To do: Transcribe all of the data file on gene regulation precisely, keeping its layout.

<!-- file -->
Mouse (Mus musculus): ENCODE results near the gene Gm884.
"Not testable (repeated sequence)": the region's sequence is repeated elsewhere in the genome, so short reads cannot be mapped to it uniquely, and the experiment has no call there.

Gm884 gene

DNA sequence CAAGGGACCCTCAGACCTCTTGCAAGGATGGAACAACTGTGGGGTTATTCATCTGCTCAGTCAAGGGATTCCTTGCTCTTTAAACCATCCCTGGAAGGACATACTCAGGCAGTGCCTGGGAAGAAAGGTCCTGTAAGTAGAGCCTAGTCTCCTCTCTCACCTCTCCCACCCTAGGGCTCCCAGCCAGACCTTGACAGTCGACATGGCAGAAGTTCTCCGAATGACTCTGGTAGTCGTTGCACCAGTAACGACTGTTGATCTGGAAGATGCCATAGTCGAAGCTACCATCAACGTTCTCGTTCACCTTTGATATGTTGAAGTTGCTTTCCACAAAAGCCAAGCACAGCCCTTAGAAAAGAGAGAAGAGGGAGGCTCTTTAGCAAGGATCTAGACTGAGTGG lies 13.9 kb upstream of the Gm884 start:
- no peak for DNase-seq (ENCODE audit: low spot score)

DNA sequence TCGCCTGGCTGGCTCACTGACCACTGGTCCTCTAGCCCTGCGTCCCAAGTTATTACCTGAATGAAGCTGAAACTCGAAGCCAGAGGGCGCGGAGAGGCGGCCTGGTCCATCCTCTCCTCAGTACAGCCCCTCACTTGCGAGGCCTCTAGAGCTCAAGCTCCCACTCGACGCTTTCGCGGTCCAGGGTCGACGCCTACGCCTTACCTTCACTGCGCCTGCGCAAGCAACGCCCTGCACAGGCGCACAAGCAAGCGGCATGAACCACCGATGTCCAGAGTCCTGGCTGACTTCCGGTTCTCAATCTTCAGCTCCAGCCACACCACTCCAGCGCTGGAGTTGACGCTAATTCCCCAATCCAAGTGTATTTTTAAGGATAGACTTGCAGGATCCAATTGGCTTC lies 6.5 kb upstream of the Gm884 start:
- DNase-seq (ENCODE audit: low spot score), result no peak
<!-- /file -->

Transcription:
Mouse (Mus musculus): ENCODE results near the gene Gm884.
"Not testable (repeated sequence)": the region's sequence is repeated elsewhere in the genome, so short reads cannot be mapped to it uniquely, and the experiment has no call there.

Gm884 gene

DNA sequence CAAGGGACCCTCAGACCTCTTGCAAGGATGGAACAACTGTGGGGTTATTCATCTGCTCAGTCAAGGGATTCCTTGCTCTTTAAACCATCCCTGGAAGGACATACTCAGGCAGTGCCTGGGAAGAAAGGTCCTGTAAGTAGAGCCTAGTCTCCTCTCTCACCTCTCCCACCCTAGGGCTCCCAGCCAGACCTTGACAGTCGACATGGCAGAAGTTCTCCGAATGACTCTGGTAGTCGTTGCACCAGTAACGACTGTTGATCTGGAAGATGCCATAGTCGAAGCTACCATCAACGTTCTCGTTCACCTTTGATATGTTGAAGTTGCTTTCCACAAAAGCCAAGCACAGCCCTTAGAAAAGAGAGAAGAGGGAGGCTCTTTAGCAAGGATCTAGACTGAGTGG lies 13.9 kb upstream of the Gm884 start:
- no peak for DNase-seq (ENCODE audit: low spot score)

DNA sequence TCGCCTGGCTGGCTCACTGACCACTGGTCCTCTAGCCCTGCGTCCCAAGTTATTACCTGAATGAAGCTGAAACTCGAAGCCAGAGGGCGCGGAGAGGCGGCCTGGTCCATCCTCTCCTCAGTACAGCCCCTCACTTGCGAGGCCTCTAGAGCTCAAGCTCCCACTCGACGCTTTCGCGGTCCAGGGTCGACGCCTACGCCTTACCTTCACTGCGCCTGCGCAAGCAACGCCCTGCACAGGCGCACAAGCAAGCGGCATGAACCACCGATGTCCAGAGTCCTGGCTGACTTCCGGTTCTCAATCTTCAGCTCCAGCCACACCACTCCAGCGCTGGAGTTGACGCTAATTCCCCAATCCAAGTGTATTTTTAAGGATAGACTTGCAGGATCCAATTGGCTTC lies 6.5 kb upstream of the Gm884 start:
- DNase-seq (ENCODE audit: low spot score), result no peak